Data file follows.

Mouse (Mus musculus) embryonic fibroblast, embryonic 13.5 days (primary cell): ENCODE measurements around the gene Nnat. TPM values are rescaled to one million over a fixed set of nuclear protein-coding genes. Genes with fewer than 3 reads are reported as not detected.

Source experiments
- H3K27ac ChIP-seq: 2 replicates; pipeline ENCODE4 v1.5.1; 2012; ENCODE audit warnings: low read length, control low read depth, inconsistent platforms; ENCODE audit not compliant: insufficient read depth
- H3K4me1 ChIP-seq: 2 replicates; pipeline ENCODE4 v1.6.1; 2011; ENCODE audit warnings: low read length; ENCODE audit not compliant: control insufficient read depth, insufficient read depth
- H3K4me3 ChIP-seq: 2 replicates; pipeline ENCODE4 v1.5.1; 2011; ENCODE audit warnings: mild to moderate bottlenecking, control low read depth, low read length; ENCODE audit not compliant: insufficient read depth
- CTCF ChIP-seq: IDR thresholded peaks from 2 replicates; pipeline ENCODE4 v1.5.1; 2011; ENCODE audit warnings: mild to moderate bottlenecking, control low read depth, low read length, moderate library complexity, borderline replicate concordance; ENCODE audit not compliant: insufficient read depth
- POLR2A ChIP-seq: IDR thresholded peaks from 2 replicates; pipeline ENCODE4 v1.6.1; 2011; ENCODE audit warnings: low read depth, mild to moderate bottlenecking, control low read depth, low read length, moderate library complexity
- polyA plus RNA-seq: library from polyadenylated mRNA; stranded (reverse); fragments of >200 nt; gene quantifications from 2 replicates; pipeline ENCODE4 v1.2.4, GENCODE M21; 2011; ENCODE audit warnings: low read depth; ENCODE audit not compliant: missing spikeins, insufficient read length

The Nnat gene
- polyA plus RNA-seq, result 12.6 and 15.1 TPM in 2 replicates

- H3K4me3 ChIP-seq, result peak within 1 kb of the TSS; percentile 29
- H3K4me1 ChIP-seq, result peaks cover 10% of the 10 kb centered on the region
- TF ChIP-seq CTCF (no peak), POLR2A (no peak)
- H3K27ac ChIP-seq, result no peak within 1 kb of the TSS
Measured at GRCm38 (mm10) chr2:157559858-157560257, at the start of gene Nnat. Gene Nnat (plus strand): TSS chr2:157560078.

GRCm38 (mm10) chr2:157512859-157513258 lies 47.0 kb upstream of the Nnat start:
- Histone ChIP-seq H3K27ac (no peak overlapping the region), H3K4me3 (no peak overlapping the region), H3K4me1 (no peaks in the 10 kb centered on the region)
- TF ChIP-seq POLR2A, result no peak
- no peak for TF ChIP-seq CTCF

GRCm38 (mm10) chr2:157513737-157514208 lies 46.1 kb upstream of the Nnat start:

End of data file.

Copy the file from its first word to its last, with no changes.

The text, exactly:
Mouse (Mus musculus) embryonic fibroblast, embryonic 13.5 days (primary cell): ENCODE measurements around the gene Nnat. TPM values are rescaled to one million over a fixed set of nuclear protein-coding genes. Genes with fewer than 3 reads are reported as not detected.

Source experiments
- H3K27ac ChIP-seq: 2 replicates; pipeline ENCODE4 v1.5.1; 2012; ENCODE audit warnings: low read length, control low read depth, inconsistent platforms; ENCODE audit not compliant: insufficient read depth
- H3K4me1 ChIP-seq: 2 replicates; pipeline ENCODE4 v1.6.1; 2011; ENCODE audit warnings: low read length; ENCODE audit not compliant: control insufficient read depth, insufficient read depth
- H3K4me3 ChIP-seq: 2 replicates; pipeline ENCODE4 v1.5.1; 2011; ENCODE audit warnings: mild to moderate bottlenecking, control low read depth, low read length; ENCODE audit not compliant: insufficient read depth
- CTCF ChIP-seq: IDR thresholded peaks from 2 replicates; pipeline ENCODE4 v1.5.1; 2011; ENCODE audit warnings: mild to moderate bottlenecking, control low read depth, low read length, moderate library complexity, borderline replicate concordance; ENCODE audit not compliant: insufficient read depth
- POLR2A ChIP-seq: IDR thresholded peaks from 2 replicates; pipeline ENCODE4 v1.6.1; 2011; ENCODE audit warnings: low read depth, mild to moderate bottlenecking, control low read depth, low read length, moderate library complexity
- polyA plus RNA-seq: library from polyadenylated mRNA; stranded (reverse); fragments of >200 nt; gene quantifications from 2 replicates; pipeline ENCODE4 v1.2.4, GENCODE M21; 2011; ENCODE audit warnings: low read depth; ENCODE audit not compliant: missing spikeins, insufficient read length

The Nnat gene
- polyA plus RNA-seq, result 12.6 and 15.1 TPM in 2 replicates

- H3K4me3 ChIP-seq, result peak within 1 kb of the TSS; percentile 29
- H3K4me1 ChIP-seq, result peaks cover 10% of the 10 kb centered on the region
- TF ChIP-seq CTCF (no peak), POLR2A (no peak)
- H3K27ac ChIP-seq, result no peak within 1 kb of the TSS
Measured at GRCm38 (mm10) chr2:157559858-157560257, at the start of gene Nnat. Gene Nnat (plus strand): TSS chr2:157560078.

GRCm38 (mm10) chr2:157512859-157513258 lies 47.0 kb upstream of the Nnat start:
- Histone ChIP-seq H3K27ac (no peak overlapping the region), H3K4me3 (no peak overlapping the region), H3K4me1 (no peaks in the 10 kb centered on the region)
- TF ChIP-seq POLR2A, result no peak
- no peak for TF ChIP-seq CTCF

GRCm38 (mm10) chr2:157513737-157514208 lies 46.1 kb upstream of the Nnat start: